Dr Josh Doble (BA (Hons), M.St, PhD, FHEA)
Before joining Edinburgh I was the Royal Historical Society Marshall Fellow at the Institute of Historical Research. During that fellowship I finished my AHRC- funded PhD at the University of Leeds, which focused on the history of settler colonialism within the context of decolonising territories in East and Central Africa; approached through the prism of emotions and intimacy. The thesis was based upon archival and ethnographic oral history research in Kenya and Zambia and examined the intimate relations between 'white settlers' and the African people and environment around them to question what decolonisation means in these pseudo-settler postcolonial territories.
I previously studied at the Universities of Leeds and Oxford for my undergraduate and masters degrees.
Responsibilities & affiliations
Affiliated research centres
Edinburgh Centre for Global History, Centre of African Studies, Centre for the Study of Modern and Contemporary History
Body and Power in Colonial Africa
Politics and Power in Post-Colonial East Africa
Historical Skills and Methods 1 and 2
The Historian's Toolkit
An Unhappy Valley: Mau Mau, culture and colonialism in Kenya's highlands ca.1895-ca.1964
Historical Research: Skills & Sources (campus and online)
Approaches to History
My research interests centre on histories of animals, settler colonialism and postcolonial whiteness, largely centred on decolonising territories in East and Central Africa. I approach these topics through oral histories, ethnographic methods and a theoretical focus on emotions, senses, memory and wellbeing.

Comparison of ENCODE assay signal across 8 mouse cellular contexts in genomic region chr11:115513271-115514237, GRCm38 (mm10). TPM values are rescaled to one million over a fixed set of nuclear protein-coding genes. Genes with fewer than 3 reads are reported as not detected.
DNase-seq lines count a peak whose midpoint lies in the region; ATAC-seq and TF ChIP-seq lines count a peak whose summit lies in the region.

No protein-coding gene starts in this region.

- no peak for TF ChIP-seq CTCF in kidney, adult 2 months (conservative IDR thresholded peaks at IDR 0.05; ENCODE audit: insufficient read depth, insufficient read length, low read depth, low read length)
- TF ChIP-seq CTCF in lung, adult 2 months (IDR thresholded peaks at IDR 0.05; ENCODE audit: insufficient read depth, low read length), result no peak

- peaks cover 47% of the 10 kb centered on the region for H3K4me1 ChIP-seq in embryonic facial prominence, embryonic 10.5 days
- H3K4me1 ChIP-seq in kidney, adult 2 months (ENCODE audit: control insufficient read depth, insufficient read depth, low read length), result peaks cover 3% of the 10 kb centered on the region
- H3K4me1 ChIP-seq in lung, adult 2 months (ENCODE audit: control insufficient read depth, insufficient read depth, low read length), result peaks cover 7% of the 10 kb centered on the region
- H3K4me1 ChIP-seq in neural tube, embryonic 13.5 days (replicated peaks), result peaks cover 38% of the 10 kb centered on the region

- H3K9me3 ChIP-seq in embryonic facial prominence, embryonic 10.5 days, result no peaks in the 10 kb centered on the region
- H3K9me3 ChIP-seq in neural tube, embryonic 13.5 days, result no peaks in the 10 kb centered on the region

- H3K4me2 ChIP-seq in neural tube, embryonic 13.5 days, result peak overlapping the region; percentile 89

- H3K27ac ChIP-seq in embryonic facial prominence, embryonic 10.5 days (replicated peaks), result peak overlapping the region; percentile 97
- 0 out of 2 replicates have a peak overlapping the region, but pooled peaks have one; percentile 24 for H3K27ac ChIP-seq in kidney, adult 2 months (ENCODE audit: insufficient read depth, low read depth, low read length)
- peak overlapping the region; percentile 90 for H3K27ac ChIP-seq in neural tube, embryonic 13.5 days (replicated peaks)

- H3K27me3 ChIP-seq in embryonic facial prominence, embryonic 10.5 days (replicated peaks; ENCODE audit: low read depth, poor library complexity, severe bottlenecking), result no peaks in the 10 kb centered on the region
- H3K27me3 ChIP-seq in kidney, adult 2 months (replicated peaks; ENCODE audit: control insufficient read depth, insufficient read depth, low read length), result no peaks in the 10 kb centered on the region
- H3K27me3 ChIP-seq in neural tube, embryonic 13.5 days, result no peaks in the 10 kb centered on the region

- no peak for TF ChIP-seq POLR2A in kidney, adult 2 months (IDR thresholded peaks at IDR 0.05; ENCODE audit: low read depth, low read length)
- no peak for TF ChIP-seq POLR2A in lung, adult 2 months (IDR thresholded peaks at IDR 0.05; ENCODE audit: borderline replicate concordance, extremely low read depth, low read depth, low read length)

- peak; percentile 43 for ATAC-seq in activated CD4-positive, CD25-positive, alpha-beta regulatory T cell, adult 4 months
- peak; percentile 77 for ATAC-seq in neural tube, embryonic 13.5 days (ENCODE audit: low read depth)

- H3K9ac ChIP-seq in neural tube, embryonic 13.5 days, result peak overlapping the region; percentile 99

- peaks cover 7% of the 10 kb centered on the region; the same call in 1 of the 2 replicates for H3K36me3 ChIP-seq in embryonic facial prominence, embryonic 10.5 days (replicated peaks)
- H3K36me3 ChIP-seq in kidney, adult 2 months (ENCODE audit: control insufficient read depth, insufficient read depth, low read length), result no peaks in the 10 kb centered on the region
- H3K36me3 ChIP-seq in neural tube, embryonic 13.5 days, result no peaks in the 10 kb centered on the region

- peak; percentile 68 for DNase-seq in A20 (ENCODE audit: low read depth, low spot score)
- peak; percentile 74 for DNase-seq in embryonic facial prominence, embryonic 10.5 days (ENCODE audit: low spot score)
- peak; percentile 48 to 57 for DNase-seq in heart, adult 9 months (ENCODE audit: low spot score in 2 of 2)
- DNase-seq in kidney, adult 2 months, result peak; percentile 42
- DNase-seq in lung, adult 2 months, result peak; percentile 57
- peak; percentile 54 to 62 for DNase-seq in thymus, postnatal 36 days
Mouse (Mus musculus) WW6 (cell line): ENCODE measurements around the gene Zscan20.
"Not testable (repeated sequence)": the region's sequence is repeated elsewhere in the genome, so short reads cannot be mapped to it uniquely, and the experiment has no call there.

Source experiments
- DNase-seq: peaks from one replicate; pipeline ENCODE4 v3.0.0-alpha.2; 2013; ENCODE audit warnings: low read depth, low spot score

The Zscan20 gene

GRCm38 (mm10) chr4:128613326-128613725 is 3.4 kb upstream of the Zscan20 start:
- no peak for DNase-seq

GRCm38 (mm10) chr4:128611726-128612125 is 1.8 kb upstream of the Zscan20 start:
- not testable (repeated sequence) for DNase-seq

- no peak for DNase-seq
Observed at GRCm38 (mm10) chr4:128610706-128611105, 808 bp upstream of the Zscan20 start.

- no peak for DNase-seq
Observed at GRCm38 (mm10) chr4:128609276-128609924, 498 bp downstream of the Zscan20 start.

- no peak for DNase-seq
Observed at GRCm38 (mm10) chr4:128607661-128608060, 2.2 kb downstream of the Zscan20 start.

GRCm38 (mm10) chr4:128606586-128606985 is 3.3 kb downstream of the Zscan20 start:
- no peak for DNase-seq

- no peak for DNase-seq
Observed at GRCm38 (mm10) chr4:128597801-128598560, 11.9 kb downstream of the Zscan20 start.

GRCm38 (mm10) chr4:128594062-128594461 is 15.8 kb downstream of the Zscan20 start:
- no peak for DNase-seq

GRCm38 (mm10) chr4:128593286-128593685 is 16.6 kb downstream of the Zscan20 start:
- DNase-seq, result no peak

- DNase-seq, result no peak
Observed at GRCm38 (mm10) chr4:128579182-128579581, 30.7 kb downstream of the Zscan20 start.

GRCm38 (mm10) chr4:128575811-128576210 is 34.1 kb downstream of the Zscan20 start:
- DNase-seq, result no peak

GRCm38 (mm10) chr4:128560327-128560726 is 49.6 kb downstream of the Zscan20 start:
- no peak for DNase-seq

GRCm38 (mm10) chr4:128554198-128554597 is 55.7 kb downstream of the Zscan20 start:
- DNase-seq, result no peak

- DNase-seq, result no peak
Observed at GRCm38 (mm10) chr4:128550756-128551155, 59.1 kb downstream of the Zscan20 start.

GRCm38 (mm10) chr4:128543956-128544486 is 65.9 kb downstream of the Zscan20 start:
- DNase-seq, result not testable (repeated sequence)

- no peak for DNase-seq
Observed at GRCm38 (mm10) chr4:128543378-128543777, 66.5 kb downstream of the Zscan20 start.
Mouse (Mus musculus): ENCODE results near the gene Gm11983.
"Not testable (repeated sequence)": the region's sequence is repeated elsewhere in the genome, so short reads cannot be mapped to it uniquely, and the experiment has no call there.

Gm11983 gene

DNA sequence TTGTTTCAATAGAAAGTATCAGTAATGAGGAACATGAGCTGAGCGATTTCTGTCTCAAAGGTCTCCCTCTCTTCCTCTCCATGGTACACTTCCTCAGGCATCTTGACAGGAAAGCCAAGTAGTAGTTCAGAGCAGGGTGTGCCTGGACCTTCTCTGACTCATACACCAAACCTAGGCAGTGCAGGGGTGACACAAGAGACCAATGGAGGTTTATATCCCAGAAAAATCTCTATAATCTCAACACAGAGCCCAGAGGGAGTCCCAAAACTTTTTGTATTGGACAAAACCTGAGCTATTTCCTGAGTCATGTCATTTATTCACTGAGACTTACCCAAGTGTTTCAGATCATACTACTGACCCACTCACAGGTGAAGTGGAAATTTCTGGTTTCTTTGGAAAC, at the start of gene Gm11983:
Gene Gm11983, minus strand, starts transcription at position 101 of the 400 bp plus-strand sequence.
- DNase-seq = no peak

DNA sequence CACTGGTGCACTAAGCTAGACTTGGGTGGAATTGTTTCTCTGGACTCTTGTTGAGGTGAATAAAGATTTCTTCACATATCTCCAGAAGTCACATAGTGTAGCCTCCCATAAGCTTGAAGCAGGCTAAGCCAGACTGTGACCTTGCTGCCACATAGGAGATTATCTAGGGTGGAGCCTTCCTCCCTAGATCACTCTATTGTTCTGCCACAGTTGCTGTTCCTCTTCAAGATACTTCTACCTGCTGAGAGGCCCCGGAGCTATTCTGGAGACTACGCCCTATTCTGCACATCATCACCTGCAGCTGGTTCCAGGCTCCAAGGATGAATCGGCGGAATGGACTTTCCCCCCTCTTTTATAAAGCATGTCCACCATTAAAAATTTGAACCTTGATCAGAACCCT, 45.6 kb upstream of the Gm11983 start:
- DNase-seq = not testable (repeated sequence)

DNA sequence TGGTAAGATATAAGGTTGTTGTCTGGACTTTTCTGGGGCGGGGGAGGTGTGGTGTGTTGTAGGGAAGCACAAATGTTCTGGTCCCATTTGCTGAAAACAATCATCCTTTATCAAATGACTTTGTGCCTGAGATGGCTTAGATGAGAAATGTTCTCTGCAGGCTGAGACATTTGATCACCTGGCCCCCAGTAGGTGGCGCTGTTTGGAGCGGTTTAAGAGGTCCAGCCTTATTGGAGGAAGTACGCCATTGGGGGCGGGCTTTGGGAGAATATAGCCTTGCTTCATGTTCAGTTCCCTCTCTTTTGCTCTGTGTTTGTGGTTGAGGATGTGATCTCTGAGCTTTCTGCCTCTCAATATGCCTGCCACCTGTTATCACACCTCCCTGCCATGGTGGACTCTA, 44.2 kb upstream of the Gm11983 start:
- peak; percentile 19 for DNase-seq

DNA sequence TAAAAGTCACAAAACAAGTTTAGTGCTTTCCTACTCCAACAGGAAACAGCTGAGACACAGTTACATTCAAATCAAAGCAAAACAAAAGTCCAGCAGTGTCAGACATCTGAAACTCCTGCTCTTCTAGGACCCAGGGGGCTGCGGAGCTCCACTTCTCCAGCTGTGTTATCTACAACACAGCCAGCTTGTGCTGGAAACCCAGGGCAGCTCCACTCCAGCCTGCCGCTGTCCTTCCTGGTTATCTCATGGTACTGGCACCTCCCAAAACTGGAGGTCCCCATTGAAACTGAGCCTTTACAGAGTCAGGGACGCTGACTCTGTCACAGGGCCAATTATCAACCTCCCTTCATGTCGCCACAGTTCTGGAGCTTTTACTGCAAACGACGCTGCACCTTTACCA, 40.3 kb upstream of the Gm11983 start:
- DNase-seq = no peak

- Comparative & Global History
- Medicine, Science & Technology
- Twentieth Century & After
Current research interestsMy doctoral research drew upon archival and ethnographic oral history sources in Kenya and Zambia to examine the intimate relations between white settlers and the African people and environment around them to question what decolonisation means in these pseudo-settler postcolonial territories. This research is being drawn up into a book focused upon the emotive and sensory dynamics of postcolonial whiteness in Africa, and the complex relationships which 'white settlers' have with Africans, the African state and the African environment.
I am currently preparing my next research project on the history of two distinct dog breeds in southern Africa; the Rhodesian Ridgeback and Boerboel. The project traces the movement of dogs, ideologies and notions of human/animal health from decolonising southern Africa to the US and the UK to question the uncomfortable relationship between dog breeding, health and racial politics.
Doble, Josh, ‘Can Dogs Be Racist? The Colonial Legacies of Racialized Dogs in Kenya and Zambia’, History Workshop Journal, 89 (2020), 68–89